This Place of Men: book 1 of trilogy (excerpts)
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Sentenced to prison at eighteen and afterwards, to a life in the streets, a gay man returns home to confront the minister, family members and townspeople who destroyed his life.(Available at Amazon , Barnes and Noble , and All Bookstores worldwide)
~ Sometimes he saw things when he drank. But that was only when he drank too much. He didn’t drink often, but sometimes he would become careless of his burden when he sat before a glass, and the one glass would become a full bottle until his head would fill and the visions would come.
They had been happening most of his adult life, the visions. They began to occur while he was in prison. They started as reflections he would have at night; then they transformed themselves into quick momentary sightings during the day until finally turning into resonant narratives that gripped him whenever he was inebriated. He wanted to tell people who looked at him when he was drunk that once, when he was younger, he had dreams. He had had dreams like every young man, but now he saw things, no dreams. And sometimes he even wondered if calling the images visions was appropriate, so he would have told them he simply saw things. That’s what he would have told them if he spoke to them, but he rarely spoke to anyone about his life.
~ The sky was gray and hung low the day Otis returned home; so low that it seemed to rest on top of the small houses that lined Jackson Street. He pulled into the driveway of the one floor house he grew up in and sat for a moment in the car. He didn’t remember the house being as small as it now appeared. A new roof and fresh siding covered the outside and thermal windows had replaced the old ones; but other than that, little had changed. Even one of his father’s dump trucks was parked to one side of the narrow driveway the way he used to park years ago. It was as if his parents had been holding everything at bay until he returned.
As he walked up to the door he heard his mother’s voice come from inside, “Lord, Jesus!” then the front door swung open and she grabbed him round the neck and began to sob uncontrollably, “Thank you Lord, Thank you Lord!”
Otis was overcome by his mother’s tears and began to cry as well; and for the first time since he left he felt a real sense of guilt.
After a while, his mother loosened her embrace and took him by the hand where she led him into the living room. She turned on a lamp and looked at him, her eyes moving over his face, “Sometimes I wondered if I would ever see my child again, Lord. But you knew, you knew.” Then she began to cry again.
~ Terrell pushed the key in the lock and just as he unlocked the door his cell phone rang. He answered it, “Hello?” He knew who it was.
“Where are you?”
“Home. Sorry Babe. It was such a beautiful day and all, so I just took my time getting back. Sorry.”
“I called the house twice and you weren’t there,” Karen said. Then she clicked her tongue. It was almost two hours since she and the kids had arrived at her parents’ home. “You know, you could at least be by the phone to find out if we made it okay.”
“I knew you’d be okay. I mean…” He stopped short as he realized he had no excuse for his behavior.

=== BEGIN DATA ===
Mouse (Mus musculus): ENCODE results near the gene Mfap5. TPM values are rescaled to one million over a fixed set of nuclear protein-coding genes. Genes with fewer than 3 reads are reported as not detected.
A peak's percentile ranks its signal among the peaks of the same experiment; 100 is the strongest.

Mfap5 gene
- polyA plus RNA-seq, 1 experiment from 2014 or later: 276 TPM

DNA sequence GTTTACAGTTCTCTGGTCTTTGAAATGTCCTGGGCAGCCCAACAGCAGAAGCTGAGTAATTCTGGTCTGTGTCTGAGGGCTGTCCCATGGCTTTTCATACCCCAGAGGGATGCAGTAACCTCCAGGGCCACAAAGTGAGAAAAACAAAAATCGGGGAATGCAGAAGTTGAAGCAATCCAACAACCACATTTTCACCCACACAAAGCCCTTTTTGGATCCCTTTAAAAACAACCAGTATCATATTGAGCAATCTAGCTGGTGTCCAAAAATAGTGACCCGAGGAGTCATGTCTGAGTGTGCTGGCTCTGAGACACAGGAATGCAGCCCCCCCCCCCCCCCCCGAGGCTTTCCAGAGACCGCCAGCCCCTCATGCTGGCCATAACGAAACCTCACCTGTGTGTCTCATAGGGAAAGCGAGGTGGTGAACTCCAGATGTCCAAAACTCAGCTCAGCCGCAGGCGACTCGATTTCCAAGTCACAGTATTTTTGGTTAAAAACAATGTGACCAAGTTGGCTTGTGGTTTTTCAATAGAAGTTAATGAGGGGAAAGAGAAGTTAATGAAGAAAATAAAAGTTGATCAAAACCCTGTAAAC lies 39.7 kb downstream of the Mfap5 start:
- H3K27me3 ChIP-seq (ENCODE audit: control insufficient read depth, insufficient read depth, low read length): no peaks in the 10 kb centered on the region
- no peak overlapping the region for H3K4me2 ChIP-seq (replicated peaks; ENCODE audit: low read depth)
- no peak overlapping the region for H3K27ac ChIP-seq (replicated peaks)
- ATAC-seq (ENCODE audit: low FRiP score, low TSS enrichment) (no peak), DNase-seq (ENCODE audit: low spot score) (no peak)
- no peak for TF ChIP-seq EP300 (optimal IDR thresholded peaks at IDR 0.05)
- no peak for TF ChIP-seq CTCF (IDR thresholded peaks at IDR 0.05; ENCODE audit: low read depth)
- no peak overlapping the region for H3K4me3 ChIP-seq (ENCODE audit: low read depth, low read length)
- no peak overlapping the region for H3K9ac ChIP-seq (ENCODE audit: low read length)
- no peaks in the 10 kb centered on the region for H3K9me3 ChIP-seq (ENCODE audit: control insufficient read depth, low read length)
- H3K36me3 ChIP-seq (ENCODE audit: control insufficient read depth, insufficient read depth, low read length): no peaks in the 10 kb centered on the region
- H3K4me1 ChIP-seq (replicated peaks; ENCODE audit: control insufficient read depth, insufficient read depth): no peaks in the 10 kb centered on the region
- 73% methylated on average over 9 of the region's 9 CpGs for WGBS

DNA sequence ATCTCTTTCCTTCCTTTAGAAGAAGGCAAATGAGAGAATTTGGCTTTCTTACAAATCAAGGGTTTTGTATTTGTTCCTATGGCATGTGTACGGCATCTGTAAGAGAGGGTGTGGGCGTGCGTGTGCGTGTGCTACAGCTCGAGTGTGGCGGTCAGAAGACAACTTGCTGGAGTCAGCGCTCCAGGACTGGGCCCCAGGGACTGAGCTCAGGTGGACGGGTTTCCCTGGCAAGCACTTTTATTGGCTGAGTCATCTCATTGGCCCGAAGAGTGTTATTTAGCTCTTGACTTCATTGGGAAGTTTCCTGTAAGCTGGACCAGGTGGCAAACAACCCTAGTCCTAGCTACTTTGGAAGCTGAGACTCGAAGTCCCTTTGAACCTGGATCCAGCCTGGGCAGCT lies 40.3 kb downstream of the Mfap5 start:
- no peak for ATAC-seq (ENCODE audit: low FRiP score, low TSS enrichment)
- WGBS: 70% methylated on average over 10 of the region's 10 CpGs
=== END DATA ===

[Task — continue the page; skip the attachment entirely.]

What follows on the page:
After a short silence, Karen spoke. “Terrell, for once, try to think about others. Okay?”
“What’re you talking about?”
She let out a sigh. “Never mind. Just be careful. You know there’s a lot going on out there these days.”
“Karen, please. Don’t start it.”
“Look. Let’s not get into this. I love you and I just become concerned sometimes.”
“I know Babe. And I love you too.”
“Then you might want to show it. That and a little responsibility. Try to focus on your family just for once, okay?”
Terrell didn’t respond. She always knew the right words to say to cut him short. They were words that she carried with her, words like sharp things she’d collected over their years together: pins, needles and glaring shards of glass that she would pull out at need and hold him hostage.
That said, she ended the conversation.
“Well I have to go now. Good bye.” The deed was done.
“I’ll call you tomorrow,” Terrell said.
This time she didn’t respond. She just hung up the phone.
He stood for a second with the phone in his hand. Then he laid it on the kitchen counter. Would she ever let go? This thing she held over his head. It was in the past. Way before he’d even met her. He was young and crazy then. Things change. He often wished he’d never told her about his past. But she wasn’t alone. Everyone who knew him, family and friends alike still had that look in their eyes that never seemed to go away. The shame they held for him always stood somewhere in their deepest stares and in the faintest sorrow their voices carried when they spoke to him.
~ ... it was Bishop Abrams who had stood by Terrell's side and deflected Terrell’s detractors years ago when it was suggested that Terrell was less than a victim of the incident. And it was Bishop Abrams who made sure the proper party was punished. From that time on the bishop influenced Terrell’s life, and Terrell's parents were grateful for the intervention. However, their were times when Terrell wanted to be out of the shadow of the powerful man, to remove the albatross from around his neck. But at the same time he was reminded of what he might have become if it hadn’t been for the bishop. And it was this gratitude that bound him to the man.
~ No, Courtney couldn’t know of these things, Otis reminded himself. He would never let her know. She would never know how it felt to sleep on benches, to go for days on paltry handouts of food, to feel so much grime on your skin until it cut through the flesh. She would never know how it felt to hide with shame from condescending glances, to hear the cries of the insane or to fall into the scope of predators.